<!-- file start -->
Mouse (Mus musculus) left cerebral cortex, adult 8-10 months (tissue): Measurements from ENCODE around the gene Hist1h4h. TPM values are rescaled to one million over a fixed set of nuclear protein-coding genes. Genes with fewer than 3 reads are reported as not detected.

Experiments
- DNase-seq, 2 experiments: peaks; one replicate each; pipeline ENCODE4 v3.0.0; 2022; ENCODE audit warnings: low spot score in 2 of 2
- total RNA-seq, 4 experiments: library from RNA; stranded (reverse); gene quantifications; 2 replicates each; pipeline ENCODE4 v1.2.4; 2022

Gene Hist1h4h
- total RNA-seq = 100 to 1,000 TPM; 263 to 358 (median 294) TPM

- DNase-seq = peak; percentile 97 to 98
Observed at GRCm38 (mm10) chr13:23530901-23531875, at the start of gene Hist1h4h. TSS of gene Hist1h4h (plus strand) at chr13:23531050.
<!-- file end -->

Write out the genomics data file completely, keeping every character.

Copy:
Mouse (Mus musculus) left cerebral cortex, adult 8-10 months (tissue): Measurements from ENCODE around the gene Hist1h4h. TPM values are rescaled to one million over a fixed set of nuclear protein-coding genes. Genes with fewer than 3 reads are reported as not detected.

Experiments
- DNase-seq, 2 experiments: peaks; one replicate each; pipeline ENCODE4 v3.0.0; 2022; ENCODE audit warnings: low spot score in 2 of 2
- total RNA-seq, 4 experiments: library from RNA; stranded (reverse); gene quantifications; 2 replicates each; pipeline ENCODE4 v1.2.4; 2022

Gene Hist1h4h
- total RNA-seq = 100 to 1,000 TPM; 263 to 358 (median 294) TPM

- DNase-seq = peak; percentile 97 to 98
Observed at GRCm38 (mm10) chr13:23530901-23531875, at the start of gene Hist1h4h. TSS of gene Hist1h4h (plus strand) at chr13:23531050.